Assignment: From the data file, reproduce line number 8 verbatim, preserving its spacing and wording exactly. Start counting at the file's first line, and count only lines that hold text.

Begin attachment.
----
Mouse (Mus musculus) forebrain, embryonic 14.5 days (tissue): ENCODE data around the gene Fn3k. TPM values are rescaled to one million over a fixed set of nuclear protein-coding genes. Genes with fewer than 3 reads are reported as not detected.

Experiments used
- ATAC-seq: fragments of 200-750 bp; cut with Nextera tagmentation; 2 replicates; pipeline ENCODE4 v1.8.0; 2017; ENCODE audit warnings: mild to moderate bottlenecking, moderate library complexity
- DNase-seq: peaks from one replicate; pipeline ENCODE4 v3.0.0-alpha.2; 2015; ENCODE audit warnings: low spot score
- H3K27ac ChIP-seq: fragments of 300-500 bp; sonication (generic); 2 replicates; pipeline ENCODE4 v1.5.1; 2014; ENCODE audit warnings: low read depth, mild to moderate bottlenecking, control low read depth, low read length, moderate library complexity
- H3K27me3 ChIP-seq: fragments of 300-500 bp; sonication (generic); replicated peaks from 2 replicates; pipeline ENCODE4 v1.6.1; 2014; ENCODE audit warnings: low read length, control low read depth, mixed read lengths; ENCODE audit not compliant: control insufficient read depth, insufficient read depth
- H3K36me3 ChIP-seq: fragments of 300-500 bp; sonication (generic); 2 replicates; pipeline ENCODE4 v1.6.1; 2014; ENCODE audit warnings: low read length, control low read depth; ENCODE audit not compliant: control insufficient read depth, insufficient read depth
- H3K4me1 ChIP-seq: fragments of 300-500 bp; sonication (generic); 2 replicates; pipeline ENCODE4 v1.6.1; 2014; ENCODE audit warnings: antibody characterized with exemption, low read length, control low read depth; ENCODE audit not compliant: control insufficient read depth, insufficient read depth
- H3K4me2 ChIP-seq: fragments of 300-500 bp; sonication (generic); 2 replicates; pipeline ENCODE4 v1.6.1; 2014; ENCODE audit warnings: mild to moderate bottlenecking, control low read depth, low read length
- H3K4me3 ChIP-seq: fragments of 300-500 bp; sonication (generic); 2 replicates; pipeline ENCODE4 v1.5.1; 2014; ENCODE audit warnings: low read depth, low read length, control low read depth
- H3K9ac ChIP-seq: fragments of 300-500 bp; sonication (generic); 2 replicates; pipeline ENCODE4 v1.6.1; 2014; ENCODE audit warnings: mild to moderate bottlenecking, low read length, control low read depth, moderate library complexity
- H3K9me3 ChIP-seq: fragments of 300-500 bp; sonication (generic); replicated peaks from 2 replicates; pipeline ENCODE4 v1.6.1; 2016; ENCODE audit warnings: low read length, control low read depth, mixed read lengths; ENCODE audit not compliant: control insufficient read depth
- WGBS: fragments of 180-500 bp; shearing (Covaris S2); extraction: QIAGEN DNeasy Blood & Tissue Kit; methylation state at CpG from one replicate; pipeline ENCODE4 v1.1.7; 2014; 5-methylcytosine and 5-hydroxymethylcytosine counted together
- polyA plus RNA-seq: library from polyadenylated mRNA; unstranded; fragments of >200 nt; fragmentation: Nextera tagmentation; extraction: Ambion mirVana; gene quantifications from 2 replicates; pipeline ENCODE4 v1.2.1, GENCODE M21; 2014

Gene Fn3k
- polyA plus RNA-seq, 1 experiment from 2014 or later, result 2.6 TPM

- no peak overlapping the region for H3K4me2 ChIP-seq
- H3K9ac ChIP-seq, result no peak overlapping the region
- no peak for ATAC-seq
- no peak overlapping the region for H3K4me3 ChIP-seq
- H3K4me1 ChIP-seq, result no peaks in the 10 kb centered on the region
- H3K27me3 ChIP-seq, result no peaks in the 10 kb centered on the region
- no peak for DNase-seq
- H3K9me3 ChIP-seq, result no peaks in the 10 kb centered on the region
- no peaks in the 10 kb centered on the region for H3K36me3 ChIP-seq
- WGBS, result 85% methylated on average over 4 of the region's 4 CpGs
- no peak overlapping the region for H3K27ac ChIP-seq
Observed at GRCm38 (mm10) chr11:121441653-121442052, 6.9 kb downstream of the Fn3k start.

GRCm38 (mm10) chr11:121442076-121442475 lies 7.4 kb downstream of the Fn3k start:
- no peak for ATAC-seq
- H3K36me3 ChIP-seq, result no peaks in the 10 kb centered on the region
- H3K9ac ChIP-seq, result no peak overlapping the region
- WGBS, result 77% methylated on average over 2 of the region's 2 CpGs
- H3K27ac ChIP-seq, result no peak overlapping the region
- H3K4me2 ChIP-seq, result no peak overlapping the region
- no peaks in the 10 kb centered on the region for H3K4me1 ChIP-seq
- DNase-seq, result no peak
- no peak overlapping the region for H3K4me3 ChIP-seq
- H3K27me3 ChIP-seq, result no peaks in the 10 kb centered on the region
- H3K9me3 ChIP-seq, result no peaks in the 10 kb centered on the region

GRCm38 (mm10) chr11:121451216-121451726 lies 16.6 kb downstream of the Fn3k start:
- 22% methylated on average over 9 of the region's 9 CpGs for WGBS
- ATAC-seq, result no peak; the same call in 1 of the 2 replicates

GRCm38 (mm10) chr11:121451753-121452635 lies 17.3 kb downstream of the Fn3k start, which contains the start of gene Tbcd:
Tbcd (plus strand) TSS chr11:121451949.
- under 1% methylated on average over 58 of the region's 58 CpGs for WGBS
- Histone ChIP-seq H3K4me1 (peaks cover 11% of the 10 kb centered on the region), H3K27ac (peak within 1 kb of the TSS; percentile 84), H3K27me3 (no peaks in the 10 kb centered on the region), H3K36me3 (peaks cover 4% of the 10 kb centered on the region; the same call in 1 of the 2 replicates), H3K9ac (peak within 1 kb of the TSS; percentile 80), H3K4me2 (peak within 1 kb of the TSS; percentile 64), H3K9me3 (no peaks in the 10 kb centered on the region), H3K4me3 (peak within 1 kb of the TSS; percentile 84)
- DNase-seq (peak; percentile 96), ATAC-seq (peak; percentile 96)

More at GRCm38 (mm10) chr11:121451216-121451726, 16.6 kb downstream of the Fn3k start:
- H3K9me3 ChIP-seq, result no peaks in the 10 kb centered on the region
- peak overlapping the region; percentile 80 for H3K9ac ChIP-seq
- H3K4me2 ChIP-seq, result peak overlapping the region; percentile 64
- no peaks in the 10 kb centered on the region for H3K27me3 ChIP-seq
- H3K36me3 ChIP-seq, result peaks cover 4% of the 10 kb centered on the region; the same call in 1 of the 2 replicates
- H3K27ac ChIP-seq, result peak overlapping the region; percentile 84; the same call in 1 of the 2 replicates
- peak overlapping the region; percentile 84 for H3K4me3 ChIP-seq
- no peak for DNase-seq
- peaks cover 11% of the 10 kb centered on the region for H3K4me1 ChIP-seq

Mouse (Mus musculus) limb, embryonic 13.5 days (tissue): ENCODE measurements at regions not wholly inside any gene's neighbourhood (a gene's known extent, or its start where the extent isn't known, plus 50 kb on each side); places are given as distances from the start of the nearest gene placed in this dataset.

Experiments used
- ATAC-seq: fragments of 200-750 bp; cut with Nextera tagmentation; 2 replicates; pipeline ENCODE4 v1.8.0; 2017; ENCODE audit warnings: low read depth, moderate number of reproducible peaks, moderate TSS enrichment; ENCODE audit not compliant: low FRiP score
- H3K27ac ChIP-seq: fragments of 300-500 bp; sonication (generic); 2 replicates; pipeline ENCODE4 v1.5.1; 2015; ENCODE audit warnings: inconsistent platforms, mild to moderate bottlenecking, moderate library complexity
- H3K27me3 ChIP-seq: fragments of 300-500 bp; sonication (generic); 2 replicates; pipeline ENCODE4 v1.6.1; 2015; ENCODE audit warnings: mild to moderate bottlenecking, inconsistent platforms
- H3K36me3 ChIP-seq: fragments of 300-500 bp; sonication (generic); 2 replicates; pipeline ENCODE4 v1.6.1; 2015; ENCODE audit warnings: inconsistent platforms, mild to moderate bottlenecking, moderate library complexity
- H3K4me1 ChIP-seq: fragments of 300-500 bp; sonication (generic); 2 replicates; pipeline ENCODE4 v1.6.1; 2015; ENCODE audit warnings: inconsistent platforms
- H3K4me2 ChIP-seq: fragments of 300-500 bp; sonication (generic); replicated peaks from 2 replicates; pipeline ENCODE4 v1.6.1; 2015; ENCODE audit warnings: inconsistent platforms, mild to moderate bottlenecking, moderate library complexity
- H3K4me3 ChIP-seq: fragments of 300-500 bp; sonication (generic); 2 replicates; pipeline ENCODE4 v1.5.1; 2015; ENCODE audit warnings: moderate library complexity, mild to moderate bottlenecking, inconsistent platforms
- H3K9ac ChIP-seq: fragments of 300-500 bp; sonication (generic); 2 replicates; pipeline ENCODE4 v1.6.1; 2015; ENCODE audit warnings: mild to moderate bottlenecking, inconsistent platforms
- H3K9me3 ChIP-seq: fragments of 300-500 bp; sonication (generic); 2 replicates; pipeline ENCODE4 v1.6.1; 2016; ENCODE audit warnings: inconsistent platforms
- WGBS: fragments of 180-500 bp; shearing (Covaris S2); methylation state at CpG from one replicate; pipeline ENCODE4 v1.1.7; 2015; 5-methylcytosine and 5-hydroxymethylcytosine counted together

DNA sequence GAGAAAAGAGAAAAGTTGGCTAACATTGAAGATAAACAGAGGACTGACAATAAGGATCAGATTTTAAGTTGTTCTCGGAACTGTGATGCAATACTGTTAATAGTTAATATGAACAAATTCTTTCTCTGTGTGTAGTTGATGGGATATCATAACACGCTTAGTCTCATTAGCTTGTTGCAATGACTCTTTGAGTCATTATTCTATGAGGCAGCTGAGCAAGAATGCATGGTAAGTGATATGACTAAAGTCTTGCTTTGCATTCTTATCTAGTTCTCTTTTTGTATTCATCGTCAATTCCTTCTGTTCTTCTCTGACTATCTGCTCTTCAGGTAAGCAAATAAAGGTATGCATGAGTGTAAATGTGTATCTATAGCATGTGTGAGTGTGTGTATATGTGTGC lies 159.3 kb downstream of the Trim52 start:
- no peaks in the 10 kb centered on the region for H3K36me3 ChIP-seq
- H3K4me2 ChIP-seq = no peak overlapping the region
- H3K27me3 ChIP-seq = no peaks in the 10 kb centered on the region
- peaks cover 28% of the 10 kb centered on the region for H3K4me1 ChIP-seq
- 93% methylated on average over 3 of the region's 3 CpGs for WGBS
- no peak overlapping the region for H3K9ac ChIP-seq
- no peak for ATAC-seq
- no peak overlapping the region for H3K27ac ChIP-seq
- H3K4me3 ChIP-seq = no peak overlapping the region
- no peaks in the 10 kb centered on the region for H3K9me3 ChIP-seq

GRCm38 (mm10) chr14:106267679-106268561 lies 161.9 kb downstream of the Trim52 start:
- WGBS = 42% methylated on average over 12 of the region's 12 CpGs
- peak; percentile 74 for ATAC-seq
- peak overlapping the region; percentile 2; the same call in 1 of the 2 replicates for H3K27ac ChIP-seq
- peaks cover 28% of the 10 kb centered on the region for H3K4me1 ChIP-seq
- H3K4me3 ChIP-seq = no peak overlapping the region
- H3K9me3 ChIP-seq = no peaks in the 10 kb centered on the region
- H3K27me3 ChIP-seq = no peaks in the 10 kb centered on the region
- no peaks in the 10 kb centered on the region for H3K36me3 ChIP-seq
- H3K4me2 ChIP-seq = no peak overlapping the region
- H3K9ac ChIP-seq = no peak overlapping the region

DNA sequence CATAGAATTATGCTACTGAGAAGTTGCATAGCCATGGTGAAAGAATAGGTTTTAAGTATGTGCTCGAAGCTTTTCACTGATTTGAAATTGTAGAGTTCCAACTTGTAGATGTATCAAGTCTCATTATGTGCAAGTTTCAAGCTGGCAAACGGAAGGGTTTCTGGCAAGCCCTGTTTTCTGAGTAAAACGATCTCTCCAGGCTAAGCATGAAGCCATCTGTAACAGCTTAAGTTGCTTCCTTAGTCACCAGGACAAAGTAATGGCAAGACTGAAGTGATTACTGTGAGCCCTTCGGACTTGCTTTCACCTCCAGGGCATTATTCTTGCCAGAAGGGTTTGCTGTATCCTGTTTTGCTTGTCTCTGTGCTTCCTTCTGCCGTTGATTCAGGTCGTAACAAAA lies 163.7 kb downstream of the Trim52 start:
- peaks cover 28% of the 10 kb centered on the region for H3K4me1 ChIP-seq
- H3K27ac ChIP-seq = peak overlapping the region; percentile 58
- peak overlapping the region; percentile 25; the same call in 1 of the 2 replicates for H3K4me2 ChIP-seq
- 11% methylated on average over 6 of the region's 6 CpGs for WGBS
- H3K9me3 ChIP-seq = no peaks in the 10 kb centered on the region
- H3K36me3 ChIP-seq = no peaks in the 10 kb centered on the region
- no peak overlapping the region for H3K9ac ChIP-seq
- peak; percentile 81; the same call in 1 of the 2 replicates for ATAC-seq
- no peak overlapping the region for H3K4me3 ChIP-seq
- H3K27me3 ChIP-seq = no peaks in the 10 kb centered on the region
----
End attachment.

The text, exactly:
- H3K4me1 ChIP-seq: fragments of 300-500 bp; sonication (generic); 2 replicates; pipeline ENCODE4 v1.6.1; 2014; ENCODE audit warnings: antibody characterized with exemption, low read length, control low read depth; ENCODE audit not compliant: control insufficient read depth, insufficient read depth